When I had the chance to study in UK, I really did not know what to expect. Moving in to UK, I know I had to make some adjustments. As a Muslim, I am to advise to follow rules that I know will clash with western women as they are brought up in a modern way and believe in equality. We are taught to obey our parents, from the moment we are born. In fact, we marry whomever they want for us, then serve and obey our husband.

I experienced racism many times. I was badly stared and smirked at. Some people found me weird, and there are times where I feel like they still do. I am not accepted in some groups, usually joining Muslim groups around the area. Sometimes, I was tempted to lie and go against my beliefs just to fit in!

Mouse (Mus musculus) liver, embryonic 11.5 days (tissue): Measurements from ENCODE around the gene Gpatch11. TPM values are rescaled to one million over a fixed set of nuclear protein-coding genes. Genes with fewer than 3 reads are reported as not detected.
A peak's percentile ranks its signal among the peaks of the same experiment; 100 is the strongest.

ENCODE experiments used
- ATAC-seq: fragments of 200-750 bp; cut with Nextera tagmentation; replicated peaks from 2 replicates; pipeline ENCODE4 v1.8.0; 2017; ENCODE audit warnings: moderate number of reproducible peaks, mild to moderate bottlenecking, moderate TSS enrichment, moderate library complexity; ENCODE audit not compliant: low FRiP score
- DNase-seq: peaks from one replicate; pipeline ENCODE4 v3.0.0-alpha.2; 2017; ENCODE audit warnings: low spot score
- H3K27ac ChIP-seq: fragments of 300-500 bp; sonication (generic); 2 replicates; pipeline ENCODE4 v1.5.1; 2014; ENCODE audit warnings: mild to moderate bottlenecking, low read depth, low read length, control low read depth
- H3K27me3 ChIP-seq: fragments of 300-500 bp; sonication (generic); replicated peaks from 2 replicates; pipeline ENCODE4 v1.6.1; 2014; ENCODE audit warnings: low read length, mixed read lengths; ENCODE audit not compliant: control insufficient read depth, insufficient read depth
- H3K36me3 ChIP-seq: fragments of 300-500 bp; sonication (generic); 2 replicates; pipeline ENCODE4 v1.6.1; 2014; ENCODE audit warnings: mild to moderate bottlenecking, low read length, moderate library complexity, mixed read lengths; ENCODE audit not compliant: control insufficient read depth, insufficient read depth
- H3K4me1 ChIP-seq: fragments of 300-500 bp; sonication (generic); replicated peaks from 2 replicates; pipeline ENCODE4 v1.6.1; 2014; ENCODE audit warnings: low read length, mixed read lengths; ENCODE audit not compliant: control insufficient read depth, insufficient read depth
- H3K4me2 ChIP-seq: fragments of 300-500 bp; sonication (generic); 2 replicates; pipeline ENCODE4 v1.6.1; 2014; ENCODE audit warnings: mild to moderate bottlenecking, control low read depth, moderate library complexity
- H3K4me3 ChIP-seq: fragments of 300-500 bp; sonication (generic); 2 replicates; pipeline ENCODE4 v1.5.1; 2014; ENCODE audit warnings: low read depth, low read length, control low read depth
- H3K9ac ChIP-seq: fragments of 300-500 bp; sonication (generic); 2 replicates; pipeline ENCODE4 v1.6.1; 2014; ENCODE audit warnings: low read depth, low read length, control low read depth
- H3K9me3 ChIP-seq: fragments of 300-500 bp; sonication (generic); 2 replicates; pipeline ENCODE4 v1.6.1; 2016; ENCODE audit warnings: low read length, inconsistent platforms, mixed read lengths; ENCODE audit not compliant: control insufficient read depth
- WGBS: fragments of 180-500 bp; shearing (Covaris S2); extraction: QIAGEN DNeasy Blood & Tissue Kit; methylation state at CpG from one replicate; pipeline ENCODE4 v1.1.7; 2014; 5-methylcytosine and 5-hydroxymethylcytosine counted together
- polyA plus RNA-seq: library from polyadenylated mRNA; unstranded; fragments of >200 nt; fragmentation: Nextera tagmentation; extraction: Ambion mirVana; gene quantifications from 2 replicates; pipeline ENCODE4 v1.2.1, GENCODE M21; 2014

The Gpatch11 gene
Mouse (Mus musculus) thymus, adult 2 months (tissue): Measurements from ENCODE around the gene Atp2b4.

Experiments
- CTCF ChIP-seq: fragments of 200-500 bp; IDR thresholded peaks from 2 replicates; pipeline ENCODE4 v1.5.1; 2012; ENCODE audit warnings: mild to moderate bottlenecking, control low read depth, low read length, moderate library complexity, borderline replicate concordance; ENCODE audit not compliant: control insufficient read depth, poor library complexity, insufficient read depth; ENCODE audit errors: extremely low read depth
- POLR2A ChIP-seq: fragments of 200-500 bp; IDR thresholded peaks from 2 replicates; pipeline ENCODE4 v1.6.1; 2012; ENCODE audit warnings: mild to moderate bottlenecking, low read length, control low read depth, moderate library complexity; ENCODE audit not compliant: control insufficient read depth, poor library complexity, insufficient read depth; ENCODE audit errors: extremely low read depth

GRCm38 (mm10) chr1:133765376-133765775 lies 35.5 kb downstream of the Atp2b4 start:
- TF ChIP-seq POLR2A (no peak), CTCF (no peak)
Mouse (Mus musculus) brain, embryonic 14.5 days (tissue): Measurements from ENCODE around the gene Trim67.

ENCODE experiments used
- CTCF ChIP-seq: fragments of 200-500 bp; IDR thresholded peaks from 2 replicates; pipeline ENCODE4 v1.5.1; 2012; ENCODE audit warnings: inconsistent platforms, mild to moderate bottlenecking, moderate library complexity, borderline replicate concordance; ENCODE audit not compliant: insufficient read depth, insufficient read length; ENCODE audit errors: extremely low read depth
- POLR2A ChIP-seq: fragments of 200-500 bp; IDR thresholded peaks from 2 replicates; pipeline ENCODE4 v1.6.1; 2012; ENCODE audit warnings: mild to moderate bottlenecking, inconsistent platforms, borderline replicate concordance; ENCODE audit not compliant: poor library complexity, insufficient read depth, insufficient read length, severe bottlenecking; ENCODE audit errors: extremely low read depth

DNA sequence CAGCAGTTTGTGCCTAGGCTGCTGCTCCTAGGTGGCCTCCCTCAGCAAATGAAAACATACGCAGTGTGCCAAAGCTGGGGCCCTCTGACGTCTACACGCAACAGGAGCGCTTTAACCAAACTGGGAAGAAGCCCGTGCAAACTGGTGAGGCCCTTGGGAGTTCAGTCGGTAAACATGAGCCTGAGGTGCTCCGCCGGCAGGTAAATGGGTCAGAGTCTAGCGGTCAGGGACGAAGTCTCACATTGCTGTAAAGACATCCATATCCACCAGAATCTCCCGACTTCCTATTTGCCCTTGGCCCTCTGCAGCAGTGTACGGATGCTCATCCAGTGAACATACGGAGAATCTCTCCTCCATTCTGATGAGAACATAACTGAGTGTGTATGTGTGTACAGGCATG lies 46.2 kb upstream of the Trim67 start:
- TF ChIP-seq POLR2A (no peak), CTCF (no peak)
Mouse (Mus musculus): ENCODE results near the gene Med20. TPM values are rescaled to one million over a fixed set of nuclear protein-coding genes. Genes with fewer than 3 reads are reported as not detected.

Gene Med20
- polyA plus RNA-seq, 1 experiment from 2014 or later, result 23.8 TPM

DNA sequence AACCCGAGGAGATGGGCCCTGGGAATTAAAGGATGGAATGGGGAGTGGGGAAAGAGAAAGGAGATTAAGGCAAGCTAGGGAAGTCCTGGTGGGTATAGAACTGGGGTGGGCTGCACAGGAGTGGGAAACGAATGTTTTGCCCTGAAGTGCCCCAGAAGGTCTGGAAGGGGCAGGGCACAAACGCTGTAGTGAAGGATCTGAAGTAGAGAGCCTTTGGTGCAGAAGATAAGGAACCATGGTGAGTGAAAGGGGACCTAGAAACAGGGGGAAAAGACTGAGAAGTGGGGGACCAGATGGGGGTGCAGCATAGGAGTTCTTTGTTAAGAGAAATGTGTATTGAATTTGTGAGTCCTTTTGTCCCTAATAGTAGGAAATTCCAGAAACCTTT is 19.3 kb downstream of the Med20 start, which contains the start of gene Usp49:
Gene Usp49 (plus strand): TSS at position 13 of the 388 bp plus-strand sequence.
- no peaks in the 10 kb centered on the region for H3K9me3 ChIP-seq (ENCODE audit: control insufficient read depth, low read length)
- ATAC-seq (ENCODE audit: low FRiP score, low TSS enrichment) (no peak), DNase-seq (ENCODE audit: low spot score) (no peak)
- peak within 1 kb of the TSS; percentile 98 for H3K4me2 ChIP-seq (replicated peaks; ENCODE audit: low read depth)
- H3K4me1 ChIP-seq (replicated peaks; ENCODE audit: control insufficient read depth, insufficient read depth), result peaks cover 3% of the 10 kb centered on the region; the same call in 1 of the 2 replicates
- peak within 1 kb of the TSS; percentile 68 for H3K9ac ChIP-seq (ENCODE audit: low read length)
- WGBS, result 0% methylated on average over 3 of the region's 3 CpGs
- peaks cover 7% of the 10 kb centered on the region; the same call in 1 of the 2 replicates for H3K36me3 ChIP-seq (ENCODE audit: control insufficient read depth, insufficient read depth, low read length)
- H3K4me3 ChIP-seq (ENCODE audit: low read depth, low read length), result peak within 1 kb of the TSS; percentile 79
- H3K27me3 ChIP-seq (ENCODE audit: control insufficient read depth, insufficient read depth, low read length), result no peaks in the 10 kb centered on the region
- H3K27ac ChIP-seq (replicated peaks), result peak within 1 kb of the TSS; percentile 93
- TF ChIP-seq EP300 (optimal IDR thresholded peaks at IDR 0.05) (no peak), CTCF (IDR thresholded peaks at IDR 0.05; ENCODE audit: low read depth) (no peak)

One time, I was with my Muslim friends eating in a café and I noticed some people were uneasy because we were also there. The staff approached us and we were told that other guests would occupy our table. We knew that was just a lie. People keep their space as if I was going to attack them, and I can say that as a Muslim in the UK, it’s hurtful and difficult.

I have also been told that what I believe in is wrong, and that was one of the most hurtful things I’ve heard since I moved. But, it’s a good thing that my faith is intact. Despite the judgment, I am not giving up on my dreams. I am confident in my own skin. I am not going to give up the teachings I have learned just to fit in because everything Muslim women are told to do ultimately benefits women.

Being a Muslim in the UK may be difficult at times, but through guidance in my beliefs and the right crowd, I believe I’ll be able to live a great life.